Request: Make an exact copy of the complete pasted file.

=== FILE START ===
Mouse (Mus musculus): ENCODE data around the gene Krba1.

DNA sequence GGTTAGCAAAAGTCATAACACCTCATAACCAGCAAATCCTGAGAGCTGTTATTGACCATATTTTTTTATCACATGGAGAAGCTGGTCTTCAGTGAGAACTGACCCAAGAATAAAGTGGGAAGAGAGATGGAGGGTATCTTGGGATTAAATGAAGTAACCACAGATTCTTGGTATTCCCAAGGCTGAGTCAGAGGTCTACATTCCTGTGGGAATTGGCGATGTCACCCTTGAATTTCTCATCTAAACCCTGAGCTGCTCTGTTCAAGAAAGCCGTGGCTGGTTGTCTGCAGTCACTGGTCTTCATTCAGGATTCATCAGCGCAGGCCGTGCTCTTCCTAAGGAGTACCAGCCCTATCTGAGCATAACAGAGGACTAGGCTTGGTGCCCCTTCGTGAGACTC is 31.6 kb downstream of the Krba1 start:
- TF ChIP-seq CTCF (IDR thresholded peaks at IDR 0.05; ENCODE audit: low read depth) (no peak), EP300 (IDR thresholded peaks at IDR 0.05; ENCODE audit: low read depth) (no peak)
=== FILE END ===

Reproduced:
Mouse (Mus musculus): ENCODE data around the gene Krba1.

DNA sequence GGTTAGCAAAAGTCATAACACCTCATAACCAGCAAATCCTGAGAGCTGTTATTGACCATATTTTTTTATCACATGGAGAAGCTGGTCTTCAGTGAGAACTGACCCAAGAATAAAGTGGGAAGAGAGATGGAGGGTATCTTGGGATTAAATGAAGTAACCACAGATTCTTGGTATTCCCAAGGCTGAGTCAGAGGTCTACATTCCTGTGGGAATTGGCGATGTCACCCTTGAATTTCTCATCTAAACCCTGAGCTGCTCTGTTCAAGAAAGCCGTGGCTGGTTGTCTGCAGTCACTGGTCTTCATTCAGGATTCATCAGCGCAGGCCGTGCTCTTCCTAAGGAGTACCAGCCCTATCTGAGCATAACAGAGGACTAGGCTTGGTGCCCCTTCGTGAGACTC is 31.6 kb downstream of the Krba1 start:
- TF ChIP-seq CTCF (IDR thresholded peaks at IDR 0.05; ENCODE audit: low read depth) (no peak), EP300 (IDR thresholded peaks at IDR 0.05; ENCODE audit: low read depth) (no peak)